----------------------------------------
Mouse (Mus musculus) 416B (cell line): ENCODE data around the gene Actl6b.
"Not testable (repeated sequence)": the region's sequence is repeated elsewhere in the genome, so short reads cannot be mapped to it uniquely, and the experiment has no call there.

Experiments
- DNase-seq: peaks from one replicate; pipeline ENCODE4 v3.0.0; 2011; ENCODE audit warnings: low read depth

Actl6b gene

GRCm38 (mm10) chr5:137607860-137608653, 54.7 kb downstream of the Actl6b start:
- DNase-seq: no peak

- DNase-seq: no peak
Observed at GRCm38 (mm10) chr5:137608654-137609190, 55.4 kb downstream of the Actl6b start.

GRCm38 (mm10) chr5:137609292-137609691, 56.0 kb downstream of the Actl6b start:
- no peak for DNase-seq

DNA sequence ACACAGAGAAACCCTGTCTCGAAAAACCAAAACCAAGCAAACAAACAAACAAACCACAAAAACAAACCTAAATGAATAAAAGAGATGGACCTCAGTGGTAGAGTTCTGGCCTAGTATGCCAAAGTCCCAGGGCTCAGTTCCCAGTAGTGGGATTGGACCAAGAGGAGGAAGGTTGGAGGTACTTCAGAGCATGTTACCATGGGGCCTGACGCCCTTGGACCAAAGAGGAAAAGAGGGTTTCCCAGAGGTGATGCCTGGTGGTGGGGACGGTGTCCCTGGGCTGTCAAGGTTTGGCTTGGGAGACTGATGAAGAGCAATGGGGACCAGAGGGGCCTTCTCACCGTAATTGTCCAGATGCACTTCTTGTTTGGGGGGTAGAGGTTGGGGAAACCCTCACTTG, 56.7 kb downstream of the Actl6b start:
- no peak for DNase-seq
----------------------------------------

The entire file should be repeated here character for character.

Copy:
Mouse (Mus musculus) 416B (cell line): ENCODE data around the gene Actl6b.
"Not testable (repeated sequence)": the region's sequence is repeated elsewhere in the genome, so short reads cannot be mapped to it uniquely, and the experiment has no call there.

Experiments
- DNase-seq: peaks from one replicate; pipeline ENCODE4 v3.0.0; 2011; ENCODE audit warnings: low read depth

Actl6b gene

GRCm38 (mm10) chr5:137607860-137608653, 54.7 kb downstream of the Actl6b start:
- DNase-seq: no peak

- DNase-seq: no peak
Observed at GRCm38 (mm10) chr5:137608654-137609190, 55.4 kb downstream of the Actl6b start.

GRCm38 (mm10) chr5:137609292-137609691, 56.0 kb downstream of the Actl6b start:
- no peak for DNase-seq

DNA sequence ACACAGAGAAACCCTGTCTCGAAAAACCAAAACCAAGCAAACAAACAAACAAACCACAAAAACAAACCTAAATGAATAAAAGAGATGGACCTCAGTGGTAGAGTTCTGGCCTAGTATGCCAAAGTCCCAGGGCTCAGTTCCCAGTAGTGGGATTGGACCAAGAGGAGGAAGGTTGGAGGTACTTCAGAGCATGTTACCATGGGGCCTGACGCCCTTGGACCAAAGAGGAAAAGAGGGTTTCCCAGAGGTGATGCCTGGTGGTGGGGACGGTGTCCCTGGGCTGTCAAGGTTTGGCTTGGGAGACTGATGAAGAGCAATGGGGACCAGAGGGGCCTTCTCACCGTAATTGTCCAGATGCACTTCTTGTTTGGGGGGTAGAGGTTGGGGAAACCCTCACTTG, 56.7 kb downstream of the Actl6b start:
- no peak for DNase-seq